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Aposematism and crypsis in a rodent: antipredator defence of the Norwegian lemming

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Abstract

Aposematism is unusual in herbivorous mammals, and exceptions help clarify its ecology and evolution. The Norwegian lemming differs from other rodents in colouration and behaviour. One hypothesis is that its black, yellow and white colours, loud calls and ferocious defence reduce predation by conspicuous aposematism. Another hypothesis is that the colouration is cryptic. These alternatives are tested in a detectability experiment comparing lemmings and sympatric grey-sided voles. All 18 observers detected a higher proportion of the lemmings, corroborating conspicuousness. Unlike smaller rodents, Norwegian lemmings often call from a distance at predators. The aposematism hypothesis predicts that cryptically coloured Alaskan brown lemmings will not call. In the field, Norwegian lemmings gave antipredator calls at a human observer in 36 of 110 encounters, but brown lemmings did so in only 1 of 39 cases. Most Norwegian lemmings called if surprised within a few metres but froze or fled silently farther away, relying on crypsis against distant predators. Small juveniles called as often as adults, a possible case of auto-mimicry. In an earlier experiment, Norwegian lemmings, in contrast with grey-sided voles, aggressively resisted attacks by a major avian predator of rodents. The tests corroborate the hypotheses that (1) distinctive, contrast-rich colouration, antipredator calls and threat postures of the Norwegian lemming form a multimodal suit of aposematic traits, warning predators that this is a more dangerous prey than the smaller sympatric voles, and (2) discriminability from undefended species is an important adaptive reason for conspicuous distinctness of many aposematic signals.

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Acknowledgments

I thank the Swedish Research Council, Christer Jonasson and the Abisko Scientific Research Station for research grants, and the Naval Arctic Research Laboratory, Barrow, Alaska, for fieldwork facilities. I am grateful to my field companions, in particular Sven Jonasson and Jan Uddén; to Nils Åke Andersson, Anders Angerbjörn, Lars Baer, Sven Jakobsson, Heikki Henttonen, Birger Hörnfeldt and Johan Wallander for information about lemming abundance; to Staffan Andersson, Donald Blomqvist and Gabriella Gamberale-Stille for helpful discussions; to Anders Angerbjörn, Tim Caro, Alecia Carter, Frank Götmark, Rolf Ims, Sami Merilaita, Joacim Näslund, Birgitta Tullberg and anonymous referees for constructive suggestions on the manuscript; and to Peter Myers and Larry Underwood for valuable help at Barrow. Alexander Rydén kindly provided the video clip of a Norwegian lemming. The Abisko experiment was kindly made possible with short notice by Urban Emanuelsson and his biology student group.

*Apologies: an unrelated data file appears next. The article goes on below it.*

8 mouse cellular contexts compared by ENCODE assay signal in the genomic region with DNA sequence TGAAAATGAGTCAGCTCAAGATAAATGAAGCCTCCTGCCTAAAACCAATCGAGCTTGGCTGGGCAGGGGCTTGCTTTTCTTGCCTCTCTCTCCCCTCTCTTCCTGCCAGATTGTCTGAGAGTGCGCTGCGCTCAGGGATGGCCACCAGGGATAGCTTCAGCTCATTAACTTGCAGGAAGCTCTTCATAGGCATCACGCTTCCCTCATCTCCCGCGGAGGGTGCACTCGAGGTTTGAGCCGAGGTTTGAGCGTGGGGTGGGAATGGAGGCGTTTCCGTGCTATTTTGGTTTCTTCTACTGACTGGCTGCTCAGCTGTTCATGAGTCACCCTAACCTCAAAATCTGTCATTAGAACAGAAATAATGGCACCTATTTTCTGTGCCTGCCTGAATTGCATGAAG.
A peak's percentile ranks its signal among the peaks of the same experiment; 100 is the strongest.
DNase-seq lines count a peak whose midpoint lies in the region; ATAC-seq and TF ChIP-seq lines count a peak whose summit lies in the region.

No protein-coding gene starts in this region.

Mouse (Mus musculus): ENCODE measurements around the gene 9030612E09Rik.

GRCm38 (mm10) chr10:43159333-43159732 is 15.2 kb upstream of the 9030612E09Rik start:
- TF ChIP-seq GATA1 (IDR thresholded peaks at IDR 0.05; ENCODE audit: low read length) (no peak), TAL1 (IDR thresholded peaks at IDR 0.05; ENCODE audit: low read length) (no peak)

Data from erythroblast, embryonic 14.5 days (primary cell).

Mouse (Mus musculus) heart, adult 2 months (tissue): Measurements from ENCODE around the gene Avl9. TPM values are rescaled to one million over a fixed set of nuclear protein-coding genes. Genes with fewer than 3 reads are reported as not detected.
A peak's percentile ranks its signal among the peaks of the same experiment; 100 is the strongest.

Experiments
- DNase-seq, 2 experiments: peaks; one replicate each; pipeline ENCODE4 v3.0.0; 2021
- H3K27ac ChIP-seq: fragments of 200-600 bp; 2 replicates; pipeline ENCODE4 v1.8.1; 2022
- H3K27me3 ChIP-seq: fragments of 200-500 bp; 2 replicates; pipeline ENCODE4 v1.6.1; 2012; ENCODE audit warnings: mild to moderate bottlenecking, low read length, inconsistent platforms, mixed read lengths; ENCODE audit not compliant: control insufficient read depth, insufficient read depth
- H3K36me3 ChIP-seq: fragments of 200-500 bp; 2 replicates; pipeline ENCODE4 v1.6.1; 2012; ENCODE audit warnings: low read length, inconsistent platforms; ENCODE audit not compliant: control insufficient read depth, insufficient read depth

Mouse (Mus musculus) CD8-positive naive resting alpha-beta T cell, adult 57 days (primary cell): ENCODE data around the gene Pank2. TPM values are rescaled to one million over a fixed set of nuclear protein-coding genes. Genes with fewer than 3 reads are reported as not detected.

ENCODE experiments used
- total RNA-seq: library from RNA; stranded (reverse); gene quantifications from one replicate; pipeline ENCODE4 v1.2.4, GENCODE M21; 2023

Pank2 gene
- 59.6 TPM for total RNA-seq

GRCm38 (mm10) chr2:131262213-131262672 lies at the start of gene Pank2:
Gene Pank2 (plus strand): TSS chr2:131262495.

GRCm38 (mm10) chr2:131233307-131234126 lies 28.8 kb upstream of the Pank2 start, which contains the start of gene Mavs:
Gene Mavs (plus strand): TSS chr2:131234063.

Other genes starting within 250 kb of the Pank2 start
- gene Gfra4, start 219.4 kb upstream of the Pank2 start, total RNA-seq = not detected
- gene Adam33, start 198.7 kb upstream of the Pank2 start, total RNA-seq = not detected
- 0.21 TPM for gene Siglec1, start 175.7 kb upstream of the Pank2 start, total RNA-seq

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Appendix

Appendix

To measure my step length and its precision, I counted steps to each of 50 targets in heath habitat, also measuring each distance to the nearest 0.1 m with a tape. The average step length, 0.80 m, was obtained as the sum of distances (722.4 m) divided by the sum of steps (902). One way of checking the precision (relative or fractional uncertainty, Taylor 1997) and consistency of the step-based estimate is plotting it against the distance measured by tape (Fig. 4). With its higher precision (usually less than 1 % error), the tape measure is here used as the real distance with which to compare the less accurate step-based estimate (see Taylor 1997). Taking the absolute value of the difference between a tape measurement and the corresponding step-based estimate, and dividing by the tape measurement, gives the relative error of the step-based estimate. The 50 distances thus estimated to the nearest m (number of steps x 0.8) differed on average by 6.3 % from the tape measurements (see Fig. 4). The step-based measure is therefore adequate for exploring the distance trend in lemming calls at encounters, which spans a range of 0–38 m (Fig. 2).

Fig. 4
figure 4

Relationship between 50 measured distances and the corresponding estimates based on steps (see “Appendix” text). The average relative error of the step-based estimate compared to the measured distance (solid line) is 6.3 %

Further support for the step-based measure is a test in Alaskan coastal tundra, counting my steps 5 times along a 100-m distance measured by tape, giving an average of 124.6 steps (SD = 0.9), i.e. a step length of 0.80 m. Although the identity with the step length estimated here is a coincidence, the similarity supports the usefulness in the wild of a step-based distance measure (which may of course vary between individuals and habitats, owing to differences in e.g. stature and topography).

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Andersson, M. Aposematism and crypsis in a rodent: antipredator defence of the Norwegian lemming. Behav Ecol Sociobiol 69, 571–581 (2015). https://doi.org/10.1007/s00265-014-1868-7

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